Nipsey Hussle, Photo credit: Getty / Matt Winkelmeyer
As we reflect on the recent fatal shooting of father, philanthropist, creative, investor, and Hip-Hop Artist Ermias "Nipsey Hussle" Asghedom, we can examine the gems of his marketing and sales strategies that he implemented throughout his musical career. Micah Peters from USA TODAY, wrote about Nipsey in 2013, who took his Crenshaw album, making it free for download and charging $100 for pressed copies. He believed that those who would pay would be the ones that really believed in the music. He ended up selling 1,000 copies with Jay-Z purchasing ten percent of the sales. He was able to release his next project in 2015, titled Mailbox Money, and only pressed up 100 copies. The Guardian released a response written by Nipsey, getting his reaction to his sales,
“It surprises me,” he says. “As much as I believe in it. Every time I get a transaction, I get a text on my phone, and I’ve been hitting them back. The feedback and the connection I have with these people help me understand the psychology of the person paying $1,000 for some songs that, realistically, you could download for free.”
Nipsey implemented is known in psychology as perceived value to his products. He wasn't concerned about selling to as many people as possible. His focus was quality over quantity. Never undervaluing himself, not accepting discounts. Of course, there were people that said he was crazy, that he wouldn't sell any copies. We also have to take note that Nipsey thanked and communicated with his customers. Since he was attuned to his customers, he used his market research and communications skills to gather data about his fan base and understand how to leverage the mindset and needs of his customers. Let's learn from Nipsey's strategies and implement it in your business.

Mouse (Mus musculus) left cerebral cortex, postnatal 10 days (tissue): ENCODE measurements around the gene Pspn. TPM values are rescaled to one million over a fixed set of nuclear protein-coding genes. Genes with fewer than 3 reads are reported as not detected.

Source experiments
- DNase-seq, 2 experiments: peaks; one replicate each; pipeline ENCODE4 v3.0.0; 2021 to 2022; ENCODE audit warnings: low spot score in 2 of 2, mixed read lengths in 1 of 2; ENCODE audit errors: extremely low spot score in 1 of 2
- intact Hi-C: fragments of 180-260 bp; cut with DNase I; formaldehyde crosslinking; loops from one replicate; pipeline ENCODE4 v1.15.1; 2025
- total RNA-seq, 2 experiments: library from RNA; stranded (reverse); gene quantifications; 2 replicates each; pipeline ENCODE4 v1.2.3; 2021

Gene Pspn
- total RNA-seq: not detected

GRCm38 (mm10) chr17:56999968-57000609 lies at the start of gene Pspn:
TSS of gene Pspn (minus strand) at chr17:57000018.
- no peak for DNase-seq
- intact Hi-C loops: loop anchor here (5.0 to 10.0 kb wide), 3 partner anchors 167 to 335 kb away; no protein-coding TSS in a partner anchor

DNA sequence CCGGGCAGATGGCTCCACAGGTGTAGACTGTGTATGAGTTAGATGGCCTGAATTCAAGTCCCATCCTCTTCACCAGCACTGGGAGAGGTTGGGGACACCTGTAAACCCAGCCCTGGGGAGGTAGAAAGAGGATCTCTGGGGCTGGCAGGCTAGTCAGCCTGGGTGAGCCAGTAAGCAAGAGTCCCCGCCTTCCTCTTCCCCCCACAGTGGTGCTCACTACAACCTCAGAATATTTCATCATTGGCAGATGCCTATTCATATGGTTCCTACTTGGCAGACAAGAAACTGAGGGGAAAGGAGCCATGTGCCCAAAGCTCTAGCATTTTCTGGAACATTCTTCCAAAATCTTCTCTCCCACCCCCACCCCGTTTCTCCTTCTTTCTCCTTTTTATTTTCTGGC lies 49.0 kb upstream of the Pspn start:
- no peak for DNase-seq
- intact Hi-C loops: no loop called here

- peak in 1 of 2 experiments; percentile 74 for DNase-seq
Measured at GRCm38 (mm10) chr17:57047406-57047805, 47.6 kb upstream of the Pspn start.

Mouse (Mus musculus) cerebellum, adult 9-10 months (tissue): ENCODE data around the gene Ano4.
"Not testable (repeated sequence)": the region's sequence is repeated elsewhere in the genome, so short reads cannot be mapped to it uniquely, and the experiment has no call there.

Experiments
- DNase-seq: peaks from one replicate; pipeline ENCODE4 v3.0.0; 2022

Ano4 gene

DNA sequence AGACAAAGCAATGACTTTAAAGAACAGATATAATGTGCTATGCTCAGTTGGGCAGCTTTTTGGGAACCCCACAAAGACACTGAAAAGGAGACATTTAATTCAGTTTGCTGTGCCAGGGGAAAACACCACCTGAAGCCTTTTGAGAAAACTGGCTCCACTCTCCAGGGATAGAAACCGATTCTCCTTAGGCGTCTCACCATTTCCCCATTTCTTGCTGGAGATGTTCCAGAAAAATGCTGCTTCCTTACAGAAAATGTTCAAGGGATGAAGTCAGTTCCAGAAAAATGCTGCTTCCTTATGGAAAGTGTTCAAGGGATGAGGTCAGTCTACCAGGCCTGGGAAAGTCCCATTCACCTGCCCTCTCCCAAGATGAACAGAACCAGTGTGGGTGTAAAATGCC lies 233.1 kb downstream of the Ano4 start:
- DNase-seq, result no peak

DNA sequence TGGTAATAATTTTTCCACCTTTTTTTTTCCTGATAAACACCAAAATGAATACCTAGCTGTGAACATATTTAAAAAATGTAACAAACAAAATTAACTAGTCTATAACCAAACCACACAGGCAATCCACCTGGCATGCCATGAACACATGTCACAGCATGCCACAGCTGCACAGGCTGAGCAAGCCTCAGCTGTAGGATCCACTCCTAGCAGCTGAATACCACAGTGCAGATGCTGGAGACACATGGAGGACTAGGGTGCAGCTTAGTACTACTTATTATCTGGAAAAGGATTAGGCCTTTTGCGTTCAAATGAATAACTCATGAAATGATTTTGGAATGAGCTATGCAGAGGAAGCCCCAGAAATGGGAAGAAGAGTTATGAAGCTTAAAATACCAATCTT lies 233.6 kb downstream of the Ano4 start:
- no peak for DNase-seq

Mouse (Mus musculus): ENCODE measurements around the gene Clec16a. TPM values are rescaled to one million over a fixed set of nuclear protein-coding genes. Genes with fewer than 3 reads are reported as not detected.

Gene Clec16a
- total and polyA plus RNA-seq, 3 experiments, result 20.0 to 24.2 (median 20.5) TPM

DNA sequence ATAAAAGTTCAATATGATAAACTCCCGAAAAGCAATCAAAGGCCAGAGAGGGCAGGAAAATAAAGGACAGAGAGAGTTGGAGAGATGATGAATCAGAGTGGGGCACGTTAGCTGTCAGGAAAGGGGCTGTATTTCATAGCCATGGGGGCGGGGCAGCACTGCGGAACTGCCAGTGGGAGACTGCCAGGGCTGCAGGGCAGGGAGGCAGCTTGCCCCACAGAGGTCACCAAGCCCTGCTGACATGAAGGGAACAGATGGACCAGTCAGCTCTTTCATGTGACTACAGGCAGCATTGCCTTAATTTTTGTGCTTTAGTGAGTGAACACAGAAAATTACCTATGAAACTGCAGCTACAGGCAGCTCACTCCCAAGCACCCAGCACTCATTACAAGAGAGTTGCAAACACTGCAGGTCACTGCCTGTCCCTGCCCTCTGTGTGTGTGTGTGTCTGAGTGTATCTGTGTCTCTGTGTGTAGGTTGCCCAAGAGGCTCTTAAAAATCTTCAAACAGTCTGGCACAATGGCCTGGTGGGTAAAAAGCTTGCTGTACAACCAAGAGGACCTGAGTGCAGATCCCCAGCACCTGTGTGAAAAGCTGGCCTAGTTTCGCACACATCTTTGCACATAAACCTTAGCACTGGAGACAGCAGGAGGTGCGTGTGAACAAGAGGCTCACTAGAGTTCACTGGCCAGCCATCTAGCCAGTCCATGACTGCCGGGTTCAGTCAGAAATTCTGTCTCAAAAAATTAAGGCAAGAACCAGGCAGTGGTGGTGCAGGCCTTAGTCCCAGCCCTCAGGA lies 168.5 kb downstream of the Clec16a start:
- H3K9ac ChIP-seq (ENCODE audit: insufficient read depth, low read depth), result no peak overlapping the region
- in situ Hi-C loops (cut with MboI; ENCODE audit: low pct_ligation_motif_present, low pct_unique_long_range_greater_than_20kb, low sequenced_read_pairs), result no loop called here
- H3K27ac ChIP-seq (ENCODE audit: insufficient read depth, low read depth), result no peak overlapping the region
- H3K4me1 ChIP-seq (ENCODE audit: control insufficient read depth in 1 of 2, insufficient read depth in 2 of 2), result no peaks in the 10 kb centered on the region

Desha Elliott is former Editor-in-Chief of an education/entrepreneurship publication Be Your Own Success Story Magazine. Currently, she's the founder of PB7APP, an academic/career tracker for student athletes and E16Firm that focuses and real estate/subcontractor management. She stands on the front lines of capitalism and education advocating to make businesses and youth successful, and brings a high level of practical value and common sense to her work.